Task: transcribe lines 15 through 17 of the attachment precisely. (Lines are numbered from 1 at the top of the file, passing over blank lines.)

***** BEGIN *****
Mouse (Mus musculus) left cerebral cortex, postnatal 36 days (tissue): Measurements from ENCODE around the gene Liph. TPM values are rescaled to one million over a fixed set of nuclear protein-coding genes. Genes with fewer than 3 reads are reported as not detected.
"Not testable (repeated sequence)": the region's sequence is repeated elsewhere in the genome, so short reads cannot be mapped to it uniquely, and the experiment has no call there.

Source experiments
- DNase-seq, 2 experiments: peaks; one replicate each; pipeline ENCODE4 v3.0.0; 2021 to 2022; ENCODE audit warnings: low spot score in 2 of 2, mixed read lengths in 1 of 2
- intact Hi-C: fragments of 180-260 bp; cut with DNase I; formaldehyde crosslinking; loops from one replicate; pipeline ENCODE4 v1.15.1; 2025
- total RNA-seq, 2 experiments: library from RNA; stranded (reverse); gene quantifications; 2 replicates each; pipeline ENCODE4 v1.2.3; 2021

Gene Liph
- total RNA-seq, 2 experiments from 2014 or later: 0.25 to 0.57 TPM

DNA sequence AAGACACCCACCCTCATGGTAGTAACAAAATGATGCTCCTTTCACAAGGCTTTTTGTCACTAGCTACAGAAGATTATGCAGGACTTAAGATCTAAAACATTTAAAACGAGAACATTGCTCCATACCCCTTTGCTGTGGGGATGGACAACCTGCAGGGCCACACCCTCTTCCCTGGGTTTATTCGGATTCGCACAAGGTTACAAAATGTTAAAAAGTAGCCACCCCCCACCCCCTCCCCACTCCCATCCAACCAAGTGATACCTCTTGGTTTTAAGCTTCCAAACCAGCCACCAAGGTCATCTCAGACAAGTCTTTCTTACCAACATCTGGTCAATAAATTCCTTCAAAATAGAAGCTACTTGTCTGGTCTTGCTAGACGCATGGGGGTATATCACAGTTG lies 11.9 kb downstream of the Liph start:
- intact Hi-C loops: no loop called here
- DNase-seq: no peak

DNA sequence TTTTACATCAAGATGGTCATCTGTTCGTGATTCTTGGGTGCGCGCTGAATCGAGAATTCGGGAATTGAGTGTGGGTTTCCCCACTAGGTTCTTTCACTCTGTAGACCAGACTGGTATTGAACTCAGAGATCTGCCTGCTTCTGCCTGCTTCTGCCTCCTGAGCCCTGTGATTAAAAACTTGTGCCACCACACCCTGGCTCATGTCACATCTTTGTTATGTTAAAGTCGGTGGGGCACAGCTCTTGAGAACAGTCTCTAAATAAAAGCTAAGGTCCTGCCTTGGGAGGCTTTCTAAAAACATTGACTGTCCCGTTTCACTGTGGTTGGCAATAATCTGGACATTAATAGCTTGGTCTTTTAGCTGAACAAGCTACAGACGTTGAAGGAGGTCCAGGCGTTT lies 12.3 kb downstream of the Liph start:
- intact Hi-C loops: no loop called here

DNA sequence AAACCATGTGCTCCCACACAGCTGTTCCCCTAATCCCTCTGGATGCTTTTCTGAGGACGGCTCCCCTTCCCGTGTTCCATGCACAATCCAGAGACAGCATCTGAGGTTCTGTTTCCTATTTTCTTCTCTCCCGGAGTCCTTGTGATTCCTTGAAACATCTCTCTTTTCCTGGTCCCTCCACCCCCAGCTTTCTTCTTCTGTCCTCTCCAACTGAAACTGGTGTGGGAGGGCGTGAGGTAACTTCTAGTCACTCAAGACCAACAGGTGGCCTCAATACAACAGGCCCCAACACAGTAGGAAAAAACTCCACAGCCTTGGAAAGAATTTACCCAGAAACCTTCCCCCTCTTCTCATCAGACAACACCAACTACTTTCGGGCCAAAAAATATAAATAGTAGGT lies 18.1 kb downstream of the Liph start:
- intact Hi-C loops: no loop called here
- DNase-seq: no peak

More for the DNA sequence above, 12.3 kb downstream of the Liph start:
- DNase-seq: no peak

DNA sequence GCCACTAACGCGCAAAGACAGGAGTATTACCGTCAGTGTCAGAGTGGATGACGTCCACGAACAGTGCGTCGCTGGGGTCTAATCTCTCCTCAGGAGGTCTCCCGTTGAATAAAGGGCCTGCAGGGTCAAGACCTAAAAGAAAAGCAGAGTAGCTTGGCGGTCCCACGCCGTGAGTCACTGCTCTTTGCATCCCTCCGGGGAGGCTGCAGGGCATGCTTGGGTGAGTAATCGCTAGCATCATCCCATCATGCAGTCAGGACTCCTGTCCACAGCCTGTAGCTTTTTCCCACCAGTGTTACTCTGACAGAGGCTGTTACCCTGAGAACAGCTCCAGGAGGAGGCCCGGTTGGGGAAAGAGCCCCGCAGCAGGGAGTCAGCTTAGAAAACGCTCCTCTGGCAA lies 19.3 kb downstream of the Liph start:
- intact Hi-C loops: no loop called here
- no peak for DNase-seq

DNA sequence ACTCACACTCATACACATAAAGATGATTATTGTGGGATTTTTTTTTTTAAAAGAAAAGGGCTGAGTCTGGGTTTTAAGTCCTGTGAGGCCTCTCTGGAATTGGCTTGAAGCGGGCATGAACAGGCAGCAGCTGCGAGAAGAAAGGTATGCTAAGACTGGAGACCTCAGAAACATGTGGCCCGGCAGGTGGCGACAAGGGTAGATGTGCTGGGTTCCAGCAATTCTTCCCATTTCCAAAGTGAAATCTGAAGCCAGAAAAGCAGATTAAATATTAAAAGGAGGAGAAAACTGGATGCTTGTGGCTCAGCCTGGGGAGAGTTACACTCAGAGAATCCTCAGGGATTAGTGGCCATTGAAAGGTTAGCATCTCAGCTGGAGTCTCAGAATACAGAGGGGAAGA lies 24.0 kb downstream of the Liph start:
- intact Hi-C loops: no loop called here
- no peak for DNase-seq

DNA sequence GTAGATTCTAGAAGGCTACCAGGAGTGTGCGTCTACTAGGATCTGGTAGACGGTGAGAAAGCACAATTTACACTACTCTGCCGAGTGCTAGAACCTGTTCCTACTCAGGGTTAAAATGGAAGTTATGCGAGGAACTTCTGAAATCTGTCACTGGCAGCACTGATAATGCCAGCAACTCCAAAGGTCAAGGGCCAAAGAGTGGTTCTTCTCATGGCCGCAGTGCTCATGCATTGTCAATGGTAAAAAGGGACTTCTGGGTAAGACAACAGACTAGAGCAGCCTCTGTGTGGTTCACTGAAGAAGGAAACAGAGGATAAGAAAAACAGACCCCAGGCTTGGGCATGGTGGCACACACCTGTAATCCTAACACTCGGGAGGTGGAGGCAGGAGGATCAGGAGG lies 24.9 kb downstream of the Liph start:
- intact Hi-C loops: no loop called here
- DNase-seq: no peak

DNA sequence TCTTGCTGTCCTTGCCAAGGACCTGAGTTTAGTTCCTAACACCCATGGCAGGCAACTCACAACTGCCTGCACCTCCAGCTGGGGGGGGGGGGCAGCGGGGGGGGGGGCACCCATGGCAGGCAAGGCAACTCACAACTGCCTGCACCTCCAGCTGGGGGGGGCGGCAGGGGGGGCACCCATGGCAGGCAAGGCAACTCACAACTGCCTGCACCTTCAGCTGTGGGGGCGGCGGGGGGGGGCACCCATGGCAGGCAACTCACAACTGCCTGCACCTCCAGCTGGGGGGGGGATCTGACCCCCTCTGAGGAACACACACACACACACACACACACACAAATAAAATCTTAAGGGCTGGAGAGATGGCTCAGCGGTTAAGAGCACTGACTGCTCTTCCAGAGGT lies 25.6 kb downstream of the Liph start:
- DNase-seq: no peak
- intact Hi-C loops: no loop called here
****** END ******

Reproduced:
- intact Hi-C loops: no loop called here
- DNase-seq: no peak

More for the DNA sequence above, 12.3 kb downstream of the Liph start: